I am working on a problem in matrix analysis and I am looking for certain types of normal matrices. I suspect that these "special" normal matrices arise as adjacency matrices of certain graphs. My question, then, is what types of graphs have normal adjacency matrices?

$\begingroup$ The adjacency matrix $A$ of any undirected graph is symmetric. Therefore, $A = A^{T}$ and $AA^{T} = A^{T}A$ i.e A is normal. $\endgroup$– hbmDec 14, 2013 at 3:00

$\begingroup$ What if the graph is a directed graph? $\endgroup$– Mustafa SaidDec 14, 2013 at 3:01

$\begingroup$ Maybe you could look at some sample of graphs that arise from the type of matrices you are studying and then recognize the class of graph at play. Sometimes it is easier to recognize a class of graph by looking at sample graphs. $\endgroup$– hbmDec 15, 2013 at 20:46

$\begingroup$ @MustafaSaid Did you ever manage to get a good answer ? I am also interested in this question $\endgroup$– Sandeep SilwalJan 5, 2018 at 16:24

$\begingroup$ @SandeepSilwal I never got a got a good answer. $\endgroup$– Mustafa SaidJan 11, 2018 at 7:56
5 Answers
I think there are problems with the accepted answer.
As there, a directed graph is balanced if the indegree of each vertex is equal to its outdegree. A directed graph with adjacency matrix $A$ is balanced if and only if the diagonal entries of $AA^TA^TA$ are zero, and so normal directed graphs are balanced. The cited article in the second paragraph above refers to a result of Wu and Chua, proving that if the Laplacian of a directed graph is normal then the directed graph is balanced. (In fact the obvious variant of the proof for adjacency matrices works.)
On five vertices, my sage calculations found 111 balanced directed graphs from a total of 9608. Of these 111, I found that 49 were normal and 47 were Laplacian normal. So balanced does not imply normal.
All Laplacian normals on five vertices were adjacency normal. With obvious notation, my calculations give that if $DA$ is normal then $$ A^TAAA^T = D(AA^T)  (AA^T)D. $$ I cannot get from here to the conclusion that Laplacian normal implies normal, but this might just be stupidity on my part.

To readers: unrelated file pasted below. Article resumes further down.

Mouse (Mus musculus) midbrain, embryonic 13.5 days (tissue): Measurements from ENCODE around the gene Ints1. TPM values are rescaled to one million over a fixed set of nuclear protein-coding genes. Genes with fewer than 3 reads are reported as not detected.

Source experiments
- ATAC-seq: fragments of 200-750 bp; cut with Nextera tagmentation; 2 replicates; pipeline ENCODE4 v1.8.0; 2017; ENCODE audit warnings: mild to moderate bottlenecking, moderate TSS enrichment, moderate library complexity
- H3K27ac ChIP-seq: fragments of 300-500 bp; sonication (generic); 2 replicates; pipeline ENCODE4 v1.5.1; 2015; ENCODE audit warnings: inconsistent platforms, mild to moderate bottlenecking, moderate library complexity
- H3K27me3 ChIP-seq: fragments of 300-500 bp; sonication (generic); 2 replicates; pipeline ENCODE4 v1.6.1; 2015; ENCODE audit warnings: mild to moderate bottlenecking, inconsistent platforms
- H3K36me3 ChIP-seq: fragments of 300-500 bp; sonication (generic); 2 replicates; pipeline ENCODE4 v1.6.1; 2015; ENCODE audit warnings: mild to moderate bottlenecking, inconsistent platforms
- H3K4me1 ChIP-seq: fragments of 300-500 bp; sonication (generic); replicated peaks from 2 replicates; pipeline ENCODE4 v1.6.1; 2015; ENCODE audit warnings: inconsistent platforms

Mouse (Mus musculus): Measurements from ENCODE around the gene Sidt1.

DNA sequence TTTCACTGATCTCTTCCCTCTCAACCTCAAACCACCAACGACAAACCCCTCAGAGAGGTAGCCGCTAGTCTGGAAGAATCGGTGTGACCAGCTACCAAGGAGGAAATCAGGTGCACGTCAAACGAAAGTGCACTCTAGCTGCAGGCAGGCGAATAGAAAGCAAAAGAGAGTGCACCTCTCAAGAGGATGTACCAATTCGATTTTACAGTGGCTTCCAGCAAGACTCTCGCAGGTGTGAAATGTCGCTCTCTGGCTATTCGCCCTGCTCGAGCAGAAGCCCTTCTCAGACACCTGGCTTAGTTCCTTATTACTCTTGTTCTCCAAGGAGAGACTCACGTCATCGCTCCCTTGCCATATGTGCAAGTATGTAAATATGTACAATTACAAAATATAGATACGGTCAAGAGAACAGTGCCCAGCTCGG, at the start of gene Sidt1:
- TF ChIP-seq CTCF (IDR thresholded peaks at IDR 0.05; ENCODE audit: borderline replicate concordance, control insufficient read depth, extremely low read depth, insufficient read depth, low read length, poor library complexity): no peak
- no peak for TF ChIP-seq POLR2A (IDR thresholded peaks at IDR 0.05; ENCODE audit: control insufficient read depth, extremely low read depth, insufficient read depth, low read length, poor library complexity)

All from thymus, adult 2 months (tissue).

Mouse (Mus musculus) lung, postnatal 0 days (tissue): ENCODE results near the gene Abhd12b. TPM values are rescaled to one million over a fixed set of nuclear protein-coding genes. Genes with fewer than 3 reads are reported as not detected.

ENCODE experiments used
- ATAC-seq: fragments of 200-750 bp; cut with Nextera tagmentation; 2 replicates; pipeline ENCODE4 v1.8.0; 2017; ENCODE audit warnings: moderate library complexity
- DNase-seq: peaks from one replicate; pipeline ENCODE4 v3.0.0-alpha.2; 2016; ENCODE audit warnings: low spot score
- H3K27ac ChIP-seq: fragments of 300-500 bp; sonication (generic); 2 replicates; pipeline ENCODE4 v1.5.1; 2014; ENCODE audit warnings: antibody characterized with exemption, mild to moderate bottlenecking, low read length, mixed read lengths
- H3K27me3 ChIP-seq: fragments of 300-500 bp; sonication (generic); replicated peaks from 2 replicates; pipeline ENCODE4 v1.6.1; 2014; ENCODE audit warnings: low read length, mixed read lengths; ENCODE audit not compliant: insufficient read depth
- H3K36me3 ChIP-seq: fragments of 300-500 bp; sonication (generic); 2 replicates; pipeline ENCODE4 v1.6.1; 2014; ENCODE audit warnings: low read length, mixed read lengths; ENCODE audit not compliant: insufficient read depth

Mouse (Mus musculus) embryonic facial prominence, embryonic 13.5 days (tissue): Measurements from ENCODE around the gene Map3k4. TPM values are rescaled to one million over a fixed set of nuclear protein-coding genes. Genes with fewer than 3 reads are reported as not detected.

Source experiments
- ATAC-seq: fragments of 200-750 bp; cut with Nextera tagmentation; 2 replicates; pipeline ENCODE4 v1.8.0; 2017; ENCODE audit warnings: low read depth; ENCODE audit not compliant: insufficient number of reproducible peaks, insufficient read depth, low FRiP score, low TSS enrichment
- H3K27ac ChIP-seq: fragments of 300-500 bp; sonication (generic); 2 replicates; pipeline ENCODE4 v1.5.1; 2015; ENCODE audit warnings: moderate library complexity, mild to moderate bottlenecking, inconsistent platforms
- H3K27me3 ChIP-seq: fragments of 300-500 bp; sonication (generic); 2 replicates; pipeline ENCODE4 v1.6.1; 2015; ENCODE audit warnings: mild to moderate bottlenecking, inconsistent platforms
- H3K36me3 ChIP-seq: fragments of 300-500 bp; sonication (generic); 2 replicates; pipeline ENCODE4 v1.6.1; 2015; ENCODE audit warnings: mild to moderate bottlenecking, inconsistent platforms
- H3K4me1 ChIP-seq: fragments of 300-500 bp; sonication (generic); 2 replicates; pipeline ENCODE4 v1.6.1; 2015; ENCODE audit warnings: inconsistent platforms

Edit: Krystal Guo went through the directed graphs on six vertices and found four directed graphs that are Laplacian normal but not normal. The first has adjacency matrix $$ \left(\begin{array}{rrrrrr} 0 & 1 & 1 & 1 & 0 & 0 \\ 0 & 0 & 0 & 0 & 1 & 1 \\ 0 & 0 & 0 & 0 & 1 & 1 \\ 1 & 1 & 1 & 0 & 0 & 0 \\ 1 & 0 & 0 & 1 & 0 & 0 \\ 1 & 0 & 0 & 1 & 0 & 0 \end{array}\right) $$

$\begingroup$ Chris, thank you for your post. I may have prematurely accepted the first answer. The graphs I am looking for have an even number of vertices. I am highly interested in your calculations but you used an odd number of vertices (5). If the sage calculations were done with 6 vertices I would like to look at the values of the operator norms of the normal matrices. $\endgroup$ Dec 14, 2013 at 18:44

1$\begingroup$ Mustafa: There are 9608 directed graphs on 5 vertices and 1540944. So it would be possible to get the normal digraphs on 6 vertices, but would take more time than I have to devote to it. $\endgroup$ Dec 15, 2013 at 2:02

2$\begingroup$ @Chris: Doesn't the $(i,j)$ entry of $AA^T$ count the number of common outneighbor of $i$ and $j$ and the $(i,j)$ entry of $A^TA$ count the number of common inneighbor of $i$ and $j$? $\endgroup$– hbmDec 15, 2013 at 2:43


1$\begingroup$ Just for future reference, the “accepted answer” mentioned in this post refers to the one by Felix Goldberg, which has been unaccepted in the meantime. $\endgroup$ May 13 at 9:56
kregular directed ring graphs, they have circulant adjacency, are normal because of their rotational symmetry.

3$\begingroup$ Would you expand this answer and provide references to it? $\endgroup$ Dec 18, 2018 at 22:57

$\begingroup$ I'm guessing you mean vertexregular graphs which have a distinguished transitive directed cycle, which are normal because both them and their transpose can be expressed as polynomials of the "rotation matrix" (which has 1s in the superdiagonal and bottom left corner)? $\endgroup$ Dec 19, 2018 at 2:20
This turns out to be more complicated that I first thought it'd be. Apparently the graphs you are asking about are usually called normal digraphs and a proper characterization does not seem to be known. This recent paper treats characterization in the special case of Cayley digraphs and also refers to previous work on other cases (alas, almost all of it is in notimmediatelyaccessibleonline places).
There is case, I think, that is easy to work out: graph where indegrees equals\ the outdegrees. The writeup here indicates (once again, based on a 2005 paper I can't access here and now) that such graphs (called balanced) have a normal Laplacian matrix, which is easily seen to be equivalent to having a normal adjacency matrix.
For $n=1,\ldots,8$, the number of isomorphism classes of normal loopfree digraphs is apparently 1, 2, 5, 15, 49, 232, 1413, 14961.
If loops are allowed, the counts for $n=1,\ldots,8$ are 2, 6, 22, 103, 628, 5764, 85864, 2302890.
Neither sequence is in OEIS.
For all 01 matrices, rather than isomorphism classes, the numbers are in https://oeis.org/A055547 .
(This characterisation is already given here; It is added as cwanswer for better visibility).
Quote from the paper Jørgensen, Normally Regular Digraphs (2014)
(The $(i, j)$ entry of $AA^t$ (respectively $A^tA$) is the number of common outneighbours (respectively inneighbours) of $x_i$ and $x_j$).
We say that a digraph is normal if its adjacency matrix $A$ is normal, i.e., if $AA^t = A^tA$. It follows that a digraph is normal if and only if for any two (not necessarily distinct) vertices $x$ and $y$, the number of common outneighbours of $x$ and $y$ is equal to the number of common inneighbours of $x$ and $y$.

$\begingroup$ Sorry, this is already wellknown here (see comments on Godsil's answer by hbm and Godsil himself). $\endgroup$ May 13 at 9:37